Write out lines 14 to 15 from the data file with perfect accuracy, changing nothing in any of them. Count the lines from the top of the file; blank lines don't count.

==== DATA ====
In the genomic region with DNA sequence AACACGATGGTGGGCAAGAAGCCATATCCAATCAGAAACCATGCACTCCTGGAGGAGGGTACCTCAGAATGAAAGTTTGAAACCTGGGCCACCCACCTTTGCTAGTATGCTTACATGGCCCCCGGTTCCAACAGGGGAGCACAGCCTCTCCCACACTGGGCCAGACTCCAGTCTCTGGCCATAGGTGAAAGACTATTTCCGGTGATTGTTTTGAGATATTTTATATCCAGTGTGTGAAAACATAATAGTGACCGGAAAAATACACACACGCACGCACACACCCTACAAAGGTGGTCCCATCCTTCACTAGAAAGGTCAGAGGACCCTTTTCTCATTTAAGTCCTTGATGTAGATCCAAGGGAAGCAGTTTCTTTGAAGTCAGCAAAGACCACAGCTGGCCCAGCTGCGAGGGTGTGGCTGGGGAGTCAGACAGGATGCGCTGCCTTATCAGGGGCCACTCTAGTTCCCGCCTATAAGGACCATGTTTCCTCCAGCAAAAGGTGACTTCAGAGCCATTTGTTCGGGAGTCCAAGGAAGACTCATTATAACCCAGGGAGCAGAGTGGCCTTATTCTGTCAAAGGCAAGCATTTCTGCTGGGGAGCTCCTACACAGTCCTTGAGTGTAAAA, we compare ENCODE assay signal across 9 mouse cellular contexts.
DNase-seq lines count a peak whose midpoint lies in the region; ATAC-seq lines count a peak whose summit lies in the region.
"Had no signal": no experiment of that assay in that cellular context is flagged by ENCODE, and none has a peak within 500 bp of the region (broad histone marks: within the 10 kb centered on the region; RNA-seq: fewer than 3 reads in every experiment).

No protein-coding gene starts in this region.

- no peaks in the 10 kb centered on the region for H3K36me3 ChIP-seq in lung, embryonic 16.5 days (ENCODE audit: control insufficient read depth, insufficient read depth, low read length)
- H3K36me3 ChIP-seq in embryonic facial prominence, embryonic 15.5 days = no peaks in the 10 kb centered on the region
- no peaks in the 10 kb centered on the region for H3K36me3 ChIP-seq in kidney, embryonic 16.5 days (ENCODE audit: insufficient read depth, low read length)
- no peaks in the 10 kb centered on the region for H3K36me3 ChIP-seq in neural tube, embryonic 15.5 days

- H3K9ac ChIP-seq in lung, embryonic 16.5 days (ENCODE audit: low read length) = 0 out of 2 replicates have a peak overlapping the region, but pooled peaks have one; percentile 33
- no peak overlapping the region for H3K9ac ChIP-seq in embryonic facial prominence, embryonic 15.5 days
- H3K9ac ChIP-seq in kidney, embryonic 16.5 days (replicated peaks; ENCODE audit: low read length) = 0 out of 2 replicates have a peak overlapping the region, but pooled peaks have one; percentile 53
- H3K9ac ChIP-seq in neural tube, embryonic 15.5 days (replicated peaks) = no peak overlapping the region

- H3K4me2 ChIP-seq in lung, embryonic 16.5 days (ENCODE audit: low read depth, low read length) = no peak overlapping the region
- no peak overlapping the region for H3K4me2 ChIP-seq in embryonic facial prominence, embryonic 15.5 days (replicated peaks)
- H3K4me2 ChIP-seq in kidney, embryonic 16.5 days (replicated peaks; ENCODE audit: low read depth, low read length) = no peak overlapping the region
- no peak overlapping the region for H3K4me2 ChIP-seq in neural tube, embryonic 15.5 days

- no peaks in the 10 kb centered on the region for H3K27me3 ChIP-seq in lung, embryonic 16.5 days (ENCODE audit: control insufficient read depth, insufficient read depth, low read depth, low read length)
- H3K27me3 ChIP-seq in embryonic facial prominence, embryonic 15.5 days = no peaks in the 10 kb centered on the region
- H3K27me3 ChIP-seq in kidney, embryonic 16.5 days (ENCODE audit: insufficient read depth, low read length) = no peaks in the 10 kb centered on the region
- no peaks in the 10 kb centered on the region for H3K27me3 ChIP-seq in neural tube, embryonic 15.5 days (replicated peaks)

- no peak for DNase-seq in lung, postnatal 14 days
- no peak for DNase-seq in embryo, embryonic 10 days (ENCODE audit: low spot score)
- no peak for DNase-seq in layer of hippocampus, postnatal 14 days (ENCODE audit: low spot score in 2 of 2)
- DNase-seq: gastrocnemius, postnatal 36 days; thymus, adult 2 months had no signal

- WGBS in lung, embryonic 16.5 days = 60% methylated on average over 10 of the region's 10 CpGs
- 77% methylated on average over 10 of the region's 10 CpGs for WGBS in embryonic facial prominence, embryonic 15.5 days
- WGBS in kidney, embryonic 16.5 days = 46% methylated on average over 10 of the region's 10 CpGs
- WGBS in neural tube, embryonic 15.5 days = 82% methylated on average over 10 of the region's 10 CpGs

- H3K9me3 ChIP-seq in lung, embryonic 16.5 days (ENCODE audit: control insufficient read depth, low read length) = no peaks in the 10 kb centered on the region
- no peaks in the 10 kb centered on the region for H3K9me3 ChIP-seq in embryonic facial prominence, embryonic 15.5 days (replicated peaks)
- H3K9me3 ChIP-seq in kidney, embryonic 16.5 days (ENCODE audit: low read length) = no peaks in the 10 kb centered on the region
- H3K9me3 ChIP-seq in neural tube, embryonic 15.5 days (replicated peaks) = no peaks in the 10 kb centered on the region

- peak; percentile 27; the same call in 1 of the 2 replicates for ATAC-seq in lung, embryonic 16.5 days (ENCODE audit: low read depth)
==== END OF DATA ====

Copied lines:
- no peak overlapping the region for H3K4me2 ChIP-seq in embryonic facial prominence, embryonic 15.5 days (replicated peaks)
- H3K4me2 ChIP-seq in kidney, embryonic 16.5 days (replicated peaks; ENCODE audit: low read depth, low read length) = no peak overlapping the region